submenu "System Rescue CD 4.6.0 (via ISO) ---> " { set isofile="/boot/iso/systemrescuecd-x86-4.6.0.iso" menuentry "SystemRescueCd (64bit, default boot options)" { set gfxpayload=keep loopback loop (hd0,1)$isofile linux (loop)/isolinux/rescue64 isoloop=$isofile initrd (loop)/isolinux/initram.igz } ... }   submenu "GNU/Gnome Parted Live CD 0.23.0 (via ISO) ---> " { set isofile="/boot/iso/gparted-live-0.23.0-1-i586.iso" menuentry "GParted Live (Default settings)"{ loopback loop (hd0,1)$isofile linux (loop)/live/vmlinuz boot=live union=overlay username=user config components quiet noswap noeject ip= net.ifnames=0 nosplash findiso=$isofile initrd (loop)/live/initrd.img } ... }   submenu "GRML 2014.11 ---> " { menuentry "Grml Rescue System 64bit" { iso_path="/boot/iso/grml64-full_2014.11.iso" export iso_path loopback loop (hd0,1)$iso_path set root=(loop) kernelopts=" ssh=foobarbaz toram " export kernelopts configfile /boot/grub/loopback.cfg } }

Note the added isoloop=$isofile and findiso=$isofile that helps the installer find the iso images.

Booting via extraction of kernels and images

This is a bit more tedious, but still not too bad.

Installation of TAILS files

Assuming you have access to the files on the TAILS CD via the directory ~/tails, execute the following commands:

mkdir -p /usbstick/boot/tails cp -a ~/tails/live/* /usbstick/boot/tails/

The grub.cfg entries look now similar to the following:

submenu "TAILS Environment 1.6 ---> " { menuentry "Tails64 Live System" { linux /boot/tails/vmlinuz2 boot=live live-media-path=/boot/tails config live-media=removable nopersistent noprompt timezone=Etc/UTC block.events_dfl_poll_msecs=1000 splash noautologin module=Tails initrd /boot/tails/initrd2.img   } ... }

The important part here is the live-media-path=/boot/tails, otherwise TAILS will not find the correct files for booting. The rest of the information was extracted from the boot setup of TAILS itself.

Mixture of iso image and extraction – Debian jessie

As mentioned in the previous post, booting Debian/Jessie installation images via any method laid out above didn’t work, since the iso images is never found. It turned out that the current installer iso images do not contain the iso-scan package, which is responsible for searching and loading of iso images.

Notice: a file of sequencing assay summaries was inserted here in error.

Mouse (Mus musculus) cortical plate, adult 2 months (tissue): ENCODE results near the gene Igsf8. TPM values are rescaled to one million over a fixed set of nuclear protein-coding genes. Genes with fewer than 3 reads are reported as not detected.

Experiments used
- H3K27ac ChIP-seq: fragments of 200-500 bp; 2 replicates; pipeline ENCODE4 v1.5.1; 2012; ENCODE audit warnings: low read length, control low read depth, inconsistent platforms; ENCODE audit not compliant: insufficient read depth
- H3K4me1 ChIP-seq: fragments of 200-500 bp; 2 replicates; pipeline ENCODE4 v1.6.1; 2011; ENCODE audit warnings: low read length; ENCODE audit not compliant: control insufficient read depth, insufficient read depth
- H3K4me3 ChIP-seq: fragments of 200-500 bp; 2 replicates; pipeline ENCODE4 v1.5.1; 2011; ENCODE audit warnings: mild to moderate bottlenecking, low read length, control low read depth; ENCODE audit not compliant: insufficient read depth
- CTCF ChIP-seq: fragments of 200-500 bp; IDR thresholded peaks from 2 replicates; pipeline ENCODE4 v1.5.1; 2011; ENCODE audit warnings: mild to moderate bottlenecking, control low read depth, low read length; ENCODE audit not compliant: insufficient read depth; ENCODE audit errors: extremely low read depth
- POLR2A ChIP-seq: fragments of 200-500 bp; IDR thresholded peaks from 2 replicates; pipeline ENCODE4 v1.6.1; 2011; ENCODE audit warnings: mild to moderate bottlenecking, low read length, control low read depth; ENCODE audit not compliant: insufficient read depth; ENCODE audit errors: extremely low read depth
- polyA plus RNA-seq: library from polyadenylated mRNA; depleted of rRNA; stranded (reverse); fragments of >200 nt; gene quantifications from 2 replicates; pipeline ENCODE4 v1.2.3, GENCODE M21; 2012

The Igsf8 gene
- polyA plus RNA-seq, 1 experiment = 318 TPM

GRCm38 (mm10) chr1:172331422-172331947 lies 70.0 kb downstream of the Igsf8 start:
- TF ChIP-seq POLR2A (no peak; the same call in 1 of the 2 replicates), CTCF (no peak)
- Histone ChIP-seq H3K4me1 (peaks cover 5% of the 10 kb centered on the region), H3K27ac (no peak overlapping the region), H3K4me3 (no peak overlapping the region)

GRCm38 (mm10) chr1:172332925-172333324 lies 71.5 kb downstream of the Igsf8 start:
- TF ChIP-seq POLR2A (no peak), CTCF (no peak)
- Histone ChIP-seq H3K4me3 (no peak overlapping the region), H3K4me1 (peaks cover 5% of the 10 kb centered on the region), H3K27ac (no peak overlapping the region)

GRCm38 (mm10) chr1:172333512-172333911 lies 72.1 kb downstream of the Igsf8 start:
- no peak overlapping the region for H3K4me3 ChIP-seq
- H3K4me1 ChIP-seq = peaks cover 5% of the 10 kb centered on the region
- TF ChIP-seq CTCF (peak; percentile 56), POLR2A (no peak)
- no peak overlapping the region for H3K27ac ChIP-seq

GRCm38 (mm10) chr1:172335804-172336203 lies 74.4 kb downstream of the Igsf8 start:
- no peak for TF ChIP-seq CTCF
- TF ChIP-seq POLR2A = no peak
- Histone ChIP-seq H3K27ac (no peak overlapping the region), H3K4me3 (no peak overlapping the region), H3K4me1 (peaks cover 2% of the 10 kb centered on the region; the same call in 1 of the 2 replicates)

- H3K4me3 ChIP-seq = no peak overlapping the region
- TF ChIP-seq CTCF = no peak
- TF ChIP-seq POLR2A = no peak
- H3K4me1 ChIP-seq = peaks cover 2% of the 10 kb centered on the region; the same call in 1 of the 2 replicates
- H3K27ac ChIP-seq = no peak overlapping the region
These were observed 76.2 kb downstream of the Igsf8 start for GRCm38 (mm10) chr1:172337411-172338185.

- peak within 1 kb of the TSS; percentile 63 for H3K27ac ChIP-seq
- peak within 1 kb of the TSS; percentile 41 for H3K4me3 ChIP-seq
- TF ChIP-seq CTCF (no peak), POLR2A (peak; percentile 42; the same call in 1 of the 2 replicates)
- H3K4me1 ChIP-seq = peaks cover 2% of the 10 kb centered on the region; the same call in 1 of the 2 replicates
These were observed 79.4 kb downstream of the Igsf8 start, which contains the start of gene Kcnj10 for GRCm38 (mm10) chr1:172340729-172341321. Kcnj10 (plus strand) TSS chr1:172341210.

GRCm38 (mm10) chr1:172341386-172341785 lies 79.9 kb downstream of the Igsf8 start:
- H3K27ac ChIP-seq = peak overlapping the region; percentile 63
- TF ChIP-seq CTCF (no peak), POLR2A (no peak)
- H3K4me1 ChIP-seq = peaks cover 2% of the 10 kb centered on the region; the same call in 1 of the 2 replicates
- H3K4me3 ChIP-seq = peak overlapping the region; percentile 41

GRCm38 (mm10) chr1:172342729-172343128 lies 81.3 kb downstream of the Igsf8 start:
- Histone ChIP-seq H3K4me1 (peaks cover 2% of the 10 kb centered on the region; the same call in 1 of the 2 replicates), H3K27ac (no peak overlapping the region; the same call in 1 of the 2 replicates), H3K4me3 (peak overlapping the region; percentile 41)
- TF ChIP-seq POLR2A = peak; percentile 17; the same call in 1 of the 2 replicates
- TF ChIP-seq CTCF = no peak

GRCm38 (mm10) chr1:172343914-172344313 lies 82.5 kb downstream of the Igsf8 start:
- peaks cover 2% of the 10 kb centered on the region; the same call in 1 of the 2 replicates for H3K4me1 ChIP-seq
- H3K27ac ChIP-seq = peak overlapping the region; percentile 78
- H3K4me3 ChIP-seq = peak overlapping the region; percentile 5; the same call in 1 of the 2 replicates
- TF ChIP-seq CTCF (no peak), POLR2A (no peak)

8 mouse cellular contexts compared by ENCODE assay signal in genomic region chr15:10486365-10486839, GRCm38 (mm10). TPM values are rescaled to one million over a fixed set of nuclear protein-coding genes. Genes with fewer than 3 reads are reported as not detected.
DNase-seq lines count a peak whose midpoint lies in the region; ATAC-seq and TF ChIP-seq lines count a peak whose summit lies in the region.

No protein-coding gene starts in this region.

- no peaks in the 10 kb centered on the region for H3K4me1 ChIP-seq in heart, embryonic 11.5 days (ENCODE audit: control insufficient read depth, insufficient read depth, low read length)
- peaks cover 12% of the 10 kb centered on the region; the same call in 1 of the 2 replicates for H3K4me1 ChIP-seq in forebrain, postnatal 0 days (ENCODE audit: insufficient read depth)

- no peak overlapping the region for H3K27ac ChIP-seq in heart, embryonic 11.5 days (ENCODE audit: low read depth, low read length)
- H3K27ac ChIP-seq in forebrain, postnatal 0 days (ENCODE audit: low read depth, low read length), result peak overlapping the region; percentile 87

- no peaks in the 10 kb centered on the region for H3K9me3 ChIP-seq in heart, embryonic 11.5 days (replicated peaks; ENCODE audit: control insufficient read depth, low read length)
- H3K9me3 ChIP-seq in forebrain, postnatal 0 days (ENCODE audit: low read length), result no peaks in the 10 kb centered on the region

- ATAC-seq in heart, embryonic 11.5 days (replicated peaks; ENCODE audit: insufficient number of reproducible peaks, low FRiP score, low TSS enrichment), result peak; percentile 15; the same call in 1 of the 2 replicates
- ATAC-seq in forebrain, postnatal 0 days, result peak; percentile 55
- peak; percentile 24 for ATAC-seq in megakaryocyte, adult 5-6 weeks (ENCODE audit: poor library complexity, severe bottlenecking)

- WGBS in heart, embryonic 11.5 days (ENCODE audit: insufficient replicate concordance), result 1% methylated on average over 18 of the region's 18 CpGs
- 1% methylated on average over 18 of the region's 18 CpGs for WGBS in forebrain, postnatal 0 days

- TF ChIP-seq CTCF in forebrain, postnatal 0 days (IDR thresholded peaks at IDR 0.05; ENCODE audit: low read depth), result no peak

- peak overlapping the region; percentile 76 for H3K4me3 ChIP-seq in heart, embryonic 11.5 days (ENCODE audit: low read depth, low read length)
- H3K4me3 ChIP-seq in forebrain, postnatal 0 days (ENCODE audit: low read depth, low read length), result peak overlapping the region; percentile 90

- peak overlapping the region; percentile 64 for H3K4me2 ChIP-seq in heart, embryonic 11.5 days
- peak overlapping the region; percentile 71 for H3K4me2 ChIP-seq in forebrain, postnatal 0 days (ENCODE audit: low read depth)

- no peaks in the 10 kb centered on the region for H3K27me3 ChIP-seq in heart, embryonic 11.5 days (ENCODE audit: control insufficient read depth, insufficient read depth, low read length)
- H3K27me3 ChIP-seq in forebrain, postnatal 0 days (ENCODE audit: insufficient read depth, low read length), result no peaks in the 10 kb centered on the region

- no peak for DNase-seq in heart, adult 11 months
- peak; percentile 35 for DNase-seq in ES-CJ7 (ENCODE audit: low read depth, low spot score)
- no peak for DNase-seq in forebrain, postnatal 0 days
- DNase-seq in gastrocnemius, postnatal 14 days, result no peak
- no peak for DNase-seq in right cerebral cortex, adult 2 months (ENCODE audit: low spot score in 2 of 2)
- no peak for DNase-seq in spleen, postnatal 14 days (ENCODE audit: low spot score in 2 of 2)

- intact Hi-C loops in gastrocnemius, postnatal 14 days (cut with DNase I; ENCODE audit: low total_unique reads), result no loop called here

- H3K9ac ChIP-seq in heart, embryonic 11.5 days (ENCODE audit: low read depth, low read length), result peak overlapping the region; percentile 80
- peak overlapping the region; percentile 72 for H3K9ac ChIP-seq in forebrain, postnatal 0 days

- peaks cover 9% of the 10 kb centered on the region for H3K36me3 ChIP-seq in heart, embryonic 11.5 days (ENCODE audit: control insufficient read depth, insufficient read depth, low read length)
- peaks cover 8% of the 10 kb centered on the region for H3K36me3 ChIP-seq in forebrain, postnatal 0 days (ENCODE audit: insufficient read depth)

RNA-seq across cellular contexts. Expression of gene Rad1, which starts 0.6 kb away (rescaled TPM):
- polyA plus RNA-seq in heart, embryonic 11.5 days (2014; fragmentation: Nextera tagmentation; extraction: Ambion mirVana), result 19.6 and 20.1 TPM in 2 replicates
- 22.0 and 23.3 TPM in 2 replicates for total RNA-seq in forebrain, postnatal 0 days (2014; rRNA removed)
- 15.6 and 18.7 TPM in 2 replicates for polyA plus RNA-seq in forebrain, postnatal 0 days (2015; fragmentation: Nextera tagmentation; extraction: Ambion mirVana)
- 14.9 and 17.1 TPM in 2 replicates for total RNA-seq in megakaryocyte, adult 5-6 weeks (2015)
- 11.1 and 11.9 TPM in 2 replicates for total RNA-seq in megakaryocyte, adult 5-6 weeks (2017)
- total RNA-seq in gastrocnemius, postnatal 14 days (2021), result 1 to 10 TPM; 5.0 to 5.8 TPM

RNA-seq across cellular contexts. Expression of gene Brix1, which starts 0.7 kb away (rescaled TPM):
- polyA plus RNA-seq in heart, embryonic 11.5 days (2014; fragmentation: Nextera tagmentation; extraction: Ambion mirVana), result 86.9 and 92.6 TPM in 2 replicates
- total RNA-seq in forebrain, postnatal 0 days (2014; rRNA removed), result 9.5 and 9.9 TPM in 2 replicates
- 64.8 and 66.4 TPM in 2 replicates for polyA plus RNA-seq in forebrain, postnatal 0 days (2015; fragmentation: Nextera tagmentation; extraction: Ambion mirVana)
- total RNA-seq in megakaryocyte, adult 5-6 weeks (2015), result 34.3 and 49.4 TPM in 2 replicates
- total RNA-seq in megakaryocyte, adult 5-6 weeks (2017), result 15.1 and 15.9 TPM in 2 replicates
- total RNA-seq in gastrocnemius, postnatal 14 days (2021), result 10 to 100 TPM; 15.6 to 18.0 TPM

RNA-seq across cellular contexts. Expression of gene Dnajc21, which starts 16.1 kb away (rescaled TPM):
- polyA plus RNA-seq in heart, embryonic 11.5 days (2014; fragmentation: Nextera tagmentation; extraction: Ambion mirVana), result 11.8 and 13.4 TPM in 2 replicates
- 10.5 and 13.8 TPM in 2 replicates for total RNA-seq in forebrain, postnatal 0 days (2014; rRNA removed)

But with a small trick one can overcome this: One needs to replace the initrd that is on the ISO image with one that contains the iso-scan package. And we do not need to create these initrd by ourselves, but simply use the ones from hd-media type installer. I downloaded the following four gzipped initrds from one of the Debian mirrors: i386/initrd text mode, i386/initrd gui mode, amd64/initrd text mode, amd64/initrd gui mode, and put them into the USB stick’s boot/debian/install.386, boot/debian/install.386/gtk, boot/debian/install.amd, boot/debian/install.amd/gtk, respectively. Finally, I added entries similar to this one (rest see the grub.cfg file):

submenu "Debian 8.2 Jessie NetInstall ---> " { set isofile="/boot/iso/firmware-8.2.0-amd64-i386-netinst.iso" menuentry '64 bit Install' { set background_color=black loopback loop (hd0,1)$isofile linux (loop)/install.amd/vmlinuz iso-scan/ask_second_pass=true iso-scan/filename=$isofile vga=788 -- quiet initrd /boot/debian/install.amd/initrd.gz } ... }

Again an important point, don’t forget the two kernel command line options: iso-scan/ask_second_pass=true iso-scan/filename=$isofile, otherwise you probably will have to make the installer scan all disks and drives completely, which might take ages.

Current status of USB stick